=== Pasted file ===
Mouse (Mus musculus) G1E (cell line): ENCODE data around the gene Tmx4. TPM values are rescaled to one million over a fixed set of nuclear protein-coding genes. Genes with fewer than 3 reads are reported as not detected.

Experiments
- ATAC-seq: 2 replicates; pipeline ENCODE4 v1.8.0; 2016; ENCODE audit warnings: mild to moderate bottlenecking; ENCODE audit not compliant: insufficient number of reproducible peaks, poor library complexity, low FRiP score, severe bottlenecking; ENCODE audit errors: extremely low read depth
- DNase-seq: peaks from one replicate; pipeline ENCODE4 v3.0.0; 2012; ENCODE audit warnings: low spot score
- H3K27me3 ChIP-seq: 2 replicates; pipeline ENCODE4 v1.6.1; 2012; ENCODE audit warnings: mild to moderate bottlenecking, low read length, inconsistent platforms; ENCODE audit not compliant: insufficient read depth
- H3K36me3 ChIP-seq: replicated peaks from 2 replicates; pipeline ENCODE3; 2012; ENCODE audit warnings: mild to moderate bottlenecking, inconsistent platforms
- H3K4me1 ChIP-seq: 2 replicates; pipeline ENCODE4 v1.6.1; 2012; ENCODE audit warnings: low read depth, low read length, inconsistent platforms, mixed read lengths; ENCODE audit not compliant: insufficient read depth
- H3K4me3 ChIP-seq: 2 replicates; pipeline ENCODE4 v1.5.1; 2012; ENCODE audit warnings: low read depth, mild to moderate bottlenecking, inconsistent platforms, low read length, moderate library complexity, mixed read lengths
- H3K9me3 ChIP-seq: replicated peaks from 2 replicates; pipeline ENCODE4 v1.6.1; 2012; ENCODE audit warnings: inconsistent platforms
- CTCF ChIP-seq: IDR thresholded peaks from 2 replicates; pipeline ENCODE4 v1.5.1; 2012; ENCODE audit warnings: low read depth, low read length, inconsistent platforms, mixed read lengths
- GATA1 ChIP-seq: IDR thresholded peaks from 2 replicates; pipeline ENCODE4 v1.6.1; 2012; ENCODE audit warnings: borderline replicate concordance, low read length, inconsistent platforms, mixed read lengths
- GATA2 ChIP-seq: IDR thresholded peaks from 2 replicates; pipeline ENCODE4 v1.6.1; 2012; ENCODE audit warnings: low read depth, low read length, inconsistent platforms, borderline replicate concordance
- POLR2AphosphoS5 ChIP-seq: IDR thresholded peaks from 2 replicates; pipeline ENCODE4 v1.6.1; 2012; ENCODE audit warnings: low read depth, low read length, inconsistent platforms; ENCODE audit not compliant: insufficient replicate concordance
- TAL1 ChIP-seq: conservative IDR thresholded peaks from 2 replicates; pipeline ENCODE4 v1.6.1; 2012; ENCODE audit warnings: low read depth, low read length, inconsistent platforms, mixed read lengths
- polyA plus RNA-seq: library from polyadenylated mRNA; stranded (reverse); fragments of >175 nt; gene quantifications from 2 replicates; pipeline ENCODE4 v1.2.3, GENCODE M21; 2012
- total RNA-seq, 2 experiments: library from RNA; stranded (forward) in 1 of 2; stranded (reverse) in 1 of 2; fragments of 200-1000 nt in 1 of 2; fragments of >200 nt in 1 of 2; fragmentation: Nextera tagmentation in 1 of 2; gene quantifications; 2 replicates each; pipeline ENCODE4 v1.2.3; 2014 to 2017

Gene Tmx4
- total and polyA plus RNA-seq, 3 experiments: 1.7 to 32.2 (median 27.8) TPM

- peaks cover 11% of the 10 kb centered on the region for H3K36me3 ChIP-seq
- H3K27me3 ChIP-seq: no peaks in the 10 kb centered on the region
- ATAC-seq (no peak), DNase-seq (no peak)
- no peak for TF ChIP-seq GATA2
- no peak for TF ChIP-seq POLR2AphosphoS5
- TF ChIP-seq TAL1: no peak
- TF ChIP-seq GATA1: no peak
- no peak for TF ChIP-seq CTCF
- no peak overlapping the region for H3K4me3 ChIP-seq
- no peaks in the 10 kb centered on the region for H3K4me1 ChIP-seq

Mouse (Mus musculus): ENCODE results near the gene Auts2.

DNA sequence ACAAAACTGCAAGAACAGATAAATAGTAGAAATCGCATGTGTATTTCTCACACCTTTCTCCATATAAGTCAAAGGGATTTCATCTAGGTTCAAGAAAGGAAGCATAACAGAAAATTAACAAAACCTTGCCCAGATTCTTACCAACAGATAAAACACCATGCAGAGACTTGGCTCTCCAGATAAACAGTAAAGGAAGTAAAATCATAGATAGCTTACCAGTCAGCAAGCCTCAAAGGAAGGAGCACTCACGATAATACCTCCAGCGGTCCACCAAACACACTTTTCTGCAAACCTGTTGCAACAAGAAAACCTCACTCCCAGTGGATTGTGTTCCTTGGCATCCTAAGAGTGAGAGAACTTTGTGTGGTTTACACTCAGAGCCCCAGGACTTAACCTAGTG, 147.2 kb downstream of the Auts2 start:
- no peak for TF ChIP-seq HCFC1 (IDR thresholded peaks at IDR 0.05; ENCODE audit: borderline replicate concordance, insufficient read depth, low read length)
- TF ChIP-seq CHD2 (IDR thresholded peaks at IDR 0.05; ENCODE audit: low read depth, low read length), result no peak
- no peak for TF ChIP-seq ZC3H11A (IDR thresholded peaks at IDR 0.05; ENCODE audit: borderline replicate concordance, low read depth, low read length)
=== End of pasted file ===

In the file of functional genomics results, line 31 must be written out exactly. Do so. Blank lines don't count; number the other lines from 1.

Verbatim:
- no peak for TF ChIP-seq HCFC1 (IDR thresholded peaks at IDR 0.05; ENCODE audit: borderline replicate concordance, insufficient read depth, low read length)